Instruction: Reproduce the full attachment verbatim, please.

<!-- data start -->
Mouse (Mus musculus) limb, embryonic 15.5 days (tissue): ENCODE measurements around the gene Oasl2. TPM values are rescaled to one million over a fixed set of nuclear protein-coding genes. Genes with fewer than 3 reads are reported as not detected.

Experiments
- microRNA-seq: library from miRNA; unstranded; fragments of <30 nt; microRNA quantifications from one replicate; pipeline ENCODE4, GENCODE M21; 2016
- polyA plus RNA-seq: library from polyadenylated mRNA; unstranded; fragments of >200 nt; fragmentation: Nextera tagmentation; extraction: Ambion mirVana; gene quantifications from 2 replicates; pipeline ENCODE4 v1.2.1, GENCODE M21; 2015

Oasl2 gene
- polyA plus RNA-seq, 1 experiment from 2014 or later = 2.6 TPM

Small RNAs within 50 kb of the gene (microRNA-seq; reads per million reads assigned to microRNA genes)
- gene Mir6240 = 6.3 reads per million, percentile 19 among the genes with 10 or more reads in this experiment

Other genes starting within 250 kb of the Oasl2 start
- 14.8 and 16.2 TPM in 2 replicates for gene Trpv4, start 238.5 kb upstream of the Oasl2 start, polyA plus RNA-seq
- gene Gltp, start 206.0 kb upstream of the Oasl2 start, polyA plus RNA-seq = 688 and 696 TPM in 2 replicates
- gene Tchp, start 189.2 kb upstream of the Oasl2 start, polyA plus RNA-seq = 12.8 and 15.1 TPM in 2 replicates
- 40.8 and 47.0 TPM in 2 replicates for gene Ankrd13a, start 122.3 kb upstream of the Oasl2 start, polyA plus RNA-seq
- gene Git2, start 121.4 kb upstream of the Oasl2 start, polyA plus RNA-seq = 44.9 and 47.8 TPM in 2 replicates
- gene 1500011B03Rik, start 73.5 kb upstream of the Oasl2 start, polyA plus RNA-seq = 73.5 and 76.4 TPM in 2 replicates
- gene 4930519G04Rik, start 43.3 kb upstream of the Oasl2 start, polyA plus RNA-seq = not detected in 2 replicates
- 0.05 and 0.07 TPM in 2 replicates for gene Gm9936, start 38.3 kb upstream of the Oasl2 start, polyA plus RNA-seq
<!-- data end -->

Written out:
Mouse (Mus musculus) limb, embryonic 15.5 days (tissue): ENCODE measurements around the gene Oasl2. TPM values are rescaled to one million over a fixed set of nuclear protein-coding genes. Genes with fewer than 3 reads are reported as not detected.

Experiments
- microRNA-seq: library from miRNA; unstranded; fragments of <30 nt; microRNA quantifications from one replicate; pipeline ENCODE4, GENCODE M21; 2016
- polyA plus RNA-seq: library from polyadenylated mRNA; unstranded; fragments of >200 nt; fragmentation: Nextera tagmentation; extraction: Ambion mirVana; gene quantifications from 2 replicates; pipeline ENCODE4 v1.2.1, GENCODE M21; 2015

Oasl2 gene
- polyA plus RNA-seq, 1 experiment from 2014 or later = 2.6 TPM

Small RNAs within 50 kb of the gene (microRNA-seq; reads per million reads assigned to microRNA genes)
- gene Mir6240 = 6.3 reads per million, percentile 19 among the genes with 10 or more reads in this experiment

Other genes starting within 250 kb of the Oasl2 start
- 14.8 and 16.2 TPM in 2 replicates for gene Trpv4, start 238.5 kb upstream of the Oasl2 start, polyA plus RNA-seq
- gene Gltp, start 206.0 kb upstream of the Oasl2 start, polyA plus RNA-seq = 688 and 696 TPM in 2 replicates
- gene Tchp, start 189.2 kb upstream of the Oasl2 start, polyA plus RNA-seq = 12.8 and 15.1 TPM in 2 replicates
- 40.8 and 47.0 TPM in 2 replicates for gene Ankrd13a, start 122.3 kb upstream of the Oasl2 start, polyA plus RNA-seq
- gene Git2, start 121.4 kb upstream of the Oasl2 start, polyA plus RNA-seq = 44.9 and 47.8 TPM in 2 replicates
- gene 1500011B03Rik, start 73.5 kb upstream of the Oasl2 start, polyA plus RNA-seq = 73.5 and 76.4 TPM in 2 replicates
- gene 4930519G04Rik, start 43.3 kb upstream of the Oasl2 start, polyA plus RNA-seq = not detected in 2 replicates
- 0.05 and 0.07 TPM in 2 replicates for gene Gm9936, start 38.3 kb upstream of the Oasl2 start, polyA plus RNA-seq